Hi Deanna, thanks for your comment! From what Elana (Elana's Pantry) says, and from my own experience with Bob's, is that it is more of a meal than a light, fluffy flour. The results you get in baked goods just is not the same. Does that help? Love your blog BTW.

May 18, 2010 | Unregistered CommenterDeanna

Great post! I live in SLC, so I can go to the Honeyville store and buy it, but this is good to know for emergencies.

Hi Kalyn! Wow, love your site! It is so FRESH. And look at all those wonderful veggie recipes. You can never have enough of those. And how lucky you are to have Honeyville right there. We are expecting our first chain whole foods store here in Cheyenne (Vitamin Cottage) soon! Hurrah.

May 18, 2010 | Unregistered CommenterKalynsKitchen

I live in a country where you can't find high-quality almond flour, and what you can find is extremely expensive (around $5 for 1 1/2 cups). It looks like this might be the solution for me!

Hello A in NL, YES, give it a try. It works quite well. So glad you found my site. And thanks for taking the time to comment :)


May 22, 2010 | Unregistered CommenterA in NL

I'd be interested to know the amount of raw almonds it takes to get 1 c. of almond flour?

Hello Charmaine! 1/2 cup of raw almonds makes a little more than 1/2 cup of flour (between 1/2 & 3/4 c). I've added some notes to this post. See above. Good baking!

May 23, 2010 | Unregistered CommenterCharmaine

I did the same thing yesterday with my food processor- I don't have a coffee grinder. worked perfectly, and I was able to do about 3 cups at a time.

Dear Quilter1, I'm glad that the food processor worked for you. We've tested that method in our kitchen and it just does not produce the fluffy flour we were looking for. Turns into a meal and then if it runs too long the oil begins to release and it starts getting heavy and oily. I've read that freezing the almonds first and then processing in food processor helps yield a better "crumb." For almond flour, I'll stick with grinding it in my dedicated coffee grinder :) Thanks for sharing your success!

May 23, 2010 | Unregistered Commenterquilter1

I have also did this with coconut take the shredded coconut and grind to a flour .

Nice! Thanks for that tip. :) Appreciate your sharing!!!


May 24, 2010 | Unregistered Commenterdee

Hi there Lexie~
How fun, I just made some fresh almond flour last week for a post—these cookies look incredible! Thanks for stopping by my site and for sharing so many incredible recipes and tips on yours. Keep up the great work.

Well, I love, love, love your site, one of my new favorites. Everyone check it out www.yumuniverse.com!

May 28, 2010 | Unregistered CommenterHeather Crosby

I just bought a Vita-Mix blender and sucessfully ground blanched almonds in it! I have used a seperate coffee grinder for years to grind brown rice to make a yummy rice cereal for breakfast. (Way beats Bob's Red Mill's prices to grind my own for that cereal!)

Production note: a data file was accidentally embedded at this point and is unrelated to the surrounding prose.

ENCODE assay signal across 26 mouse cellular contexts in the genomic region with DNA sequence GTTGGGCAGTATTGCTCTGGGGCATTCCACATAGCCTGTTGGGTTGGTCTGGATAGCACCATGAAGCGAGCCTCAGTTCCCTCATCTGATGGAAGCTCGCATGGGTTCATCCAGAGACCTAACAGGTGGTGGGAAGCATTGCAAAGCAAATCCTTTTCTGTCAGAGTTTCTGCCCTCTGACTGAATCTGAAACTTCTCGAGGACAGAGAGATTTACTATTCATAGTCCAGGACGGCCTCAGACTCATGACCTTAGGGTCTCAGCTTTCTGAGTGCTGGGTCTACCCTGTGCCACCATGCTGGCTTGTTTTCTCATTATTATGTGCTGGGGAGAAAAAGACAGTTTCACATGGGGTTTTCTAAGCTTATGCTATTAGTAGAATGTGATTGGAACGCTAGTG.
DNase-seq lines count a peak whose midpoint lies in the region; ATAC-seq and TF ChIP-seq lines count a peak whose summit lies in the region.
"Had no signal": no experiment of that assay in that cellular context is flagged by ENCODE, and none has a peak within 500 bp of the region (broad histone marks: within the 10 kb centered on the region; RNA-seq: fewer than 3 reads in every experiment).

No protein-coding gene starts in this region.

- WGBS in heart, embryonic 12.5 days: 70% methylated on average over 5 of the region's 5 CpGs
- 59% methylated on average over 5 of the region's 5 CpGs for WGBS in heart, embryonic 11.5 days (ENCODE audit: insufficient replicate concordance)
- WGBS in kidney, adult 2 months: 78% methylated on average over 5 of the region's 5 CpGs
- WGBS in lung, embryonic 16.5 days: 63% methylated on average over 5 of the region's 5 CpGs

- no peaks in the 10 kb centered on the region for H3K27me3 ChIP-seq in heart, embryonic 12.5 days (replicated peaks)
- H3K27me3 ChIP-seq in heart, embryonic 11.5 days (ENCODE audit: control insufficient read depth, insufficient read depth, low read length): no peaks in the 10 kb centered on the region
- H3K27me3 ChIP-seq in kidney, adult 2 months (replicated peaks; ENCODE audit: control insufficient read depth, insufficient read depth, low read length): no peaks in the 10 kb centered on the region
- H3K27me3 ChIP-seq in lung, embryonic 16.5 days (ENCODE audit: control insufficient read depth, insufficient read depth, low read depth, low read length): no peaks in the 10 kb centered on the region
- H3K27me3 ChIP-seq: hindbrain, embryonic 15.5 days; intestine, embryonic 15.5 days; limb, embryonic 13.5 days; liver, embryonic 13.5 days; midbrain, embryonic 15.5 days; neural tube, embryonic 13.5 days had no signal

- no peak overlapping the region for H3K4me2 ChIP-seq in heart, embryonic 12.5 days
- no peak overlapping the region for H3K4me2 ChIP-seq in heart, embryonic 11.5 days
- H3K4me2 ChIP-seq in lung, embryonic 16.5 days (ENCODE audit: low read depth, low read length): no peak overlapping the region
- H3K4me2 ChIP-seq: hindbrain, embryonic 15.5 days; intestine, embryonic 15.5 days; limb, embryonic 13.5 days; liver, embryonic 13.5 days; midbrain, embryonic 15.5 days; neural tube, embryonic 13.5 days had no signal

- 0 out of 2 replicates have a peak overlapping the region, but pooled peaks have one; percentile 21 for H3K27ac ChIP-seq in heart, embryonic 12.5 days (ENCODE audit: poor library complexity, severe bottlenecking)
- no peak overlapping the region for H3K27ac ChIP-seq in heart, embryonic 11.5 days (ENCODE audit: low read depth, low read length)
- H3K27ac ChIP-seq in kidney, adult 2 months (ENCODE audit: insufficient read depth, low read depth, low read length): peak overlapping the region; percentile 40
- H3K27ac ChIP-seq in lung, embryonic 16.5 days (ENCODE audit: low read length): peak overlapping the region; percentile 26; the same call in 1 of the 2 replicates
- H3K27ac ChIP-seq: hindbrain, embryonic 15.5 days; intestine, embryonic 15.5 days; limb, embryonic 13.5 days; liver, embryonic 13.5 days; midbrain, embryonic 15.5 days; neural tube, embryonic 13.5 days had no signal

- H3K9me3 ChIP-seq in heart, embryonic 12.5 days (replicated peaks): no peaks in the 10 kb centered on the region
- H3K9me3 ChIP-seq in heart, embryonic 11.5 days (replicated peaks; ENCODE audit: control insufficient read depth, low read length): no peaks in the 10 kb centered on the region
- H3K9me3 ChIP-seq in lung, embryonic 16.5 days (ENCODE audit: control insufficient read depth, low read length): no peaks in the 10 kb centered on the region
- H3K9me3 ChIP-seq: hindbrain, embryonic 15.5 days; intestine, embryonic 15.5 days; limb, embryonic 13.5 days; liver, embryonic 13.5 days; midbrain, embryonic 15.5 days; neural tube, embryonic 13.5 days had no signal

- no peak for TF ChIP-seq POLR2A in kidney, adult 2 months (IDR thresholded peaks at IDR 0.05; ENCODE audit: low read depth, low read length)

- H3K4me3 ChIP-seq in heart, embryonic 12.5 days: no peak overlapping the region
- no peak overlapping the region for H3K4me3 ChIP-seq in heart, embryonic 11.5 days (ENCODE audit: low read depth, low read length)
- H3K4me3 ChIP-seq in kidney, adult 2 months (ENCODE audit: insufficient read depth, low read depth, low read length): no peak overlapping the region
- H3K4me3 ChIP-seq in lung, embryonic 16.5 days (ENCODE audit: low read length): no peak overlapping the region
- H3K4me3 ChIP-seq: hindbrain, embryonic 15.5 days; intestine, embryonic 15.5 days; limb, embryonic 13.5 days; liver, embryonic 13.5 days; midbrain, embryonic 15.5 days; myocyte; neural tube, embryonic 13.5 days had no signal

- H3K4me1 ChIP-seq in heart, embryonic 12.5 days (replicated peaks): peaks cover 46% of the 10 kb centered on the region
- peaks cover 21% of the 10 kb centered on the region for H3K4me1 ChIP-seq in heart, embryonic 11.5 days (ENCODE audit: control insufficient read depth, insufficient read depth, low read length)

June 15, 2010 | Unregistered CommenterLisa

Hi Lexie,
Thank you so much for your post! I too love Elana's pantry and have used Honeyville almond flour. I purchase unpasteurized almonds every year from a group buy and I sprout them and dehydrate them for extra nutrition and I wanted to use those almonds for my almond flour. I have a blendtec blender and a food processor but it just doesn't work like apparently the coffee grinder does. I don't have a coffee grinder and I have searched amazon and I am just wondering what coffee grinder you have? Thank you so much for your help and I am excited to search the rest of your posts!



Hi there Jenni! So glad you stopped by for a visit : ) Honestly, I have a very ancient generic grand of coffee maker ... probably picked it up a goodwill ... can't remember. I think I mentioned in the post that I am not sure what prolonged almond grinding could do to a coffee grinder so encouraged folks to use and old one or cheap one. But then you may sacrifice power. Hmmmm. There are my 2 cents :) And yes, the blendtec and food processor really don't work well. You get almond butter with one and not fine enough with the other. Let me know how it works out!


September 13, 2010 | Unregistered CommenterJenni

This is my first visit to your blog. I'm glad I stopped by!

I just wanted to pass on an idea that has worked for me for grinding anything for which you might use a coffee grinder. I have a Magic Bullet, and using the two-blade base works wonders.

Thanks for all you share with us!


January 16, 2012 | Unregistered CommenterDebbie

Debbie, thank you! Great suggestion. I've heard that the Magic Bullet is so handy for traveling too. I use my Braun cofffee grinder that I bought for practically new at Goodwill for $2. : ) xoLexie

January 20, 2012 | Registered CommenterLexie

I have a Bamix stick blender that comes with a small grinder attachment and that makes great flours:)

February 16, 2013 | Unregistered Commenterchristine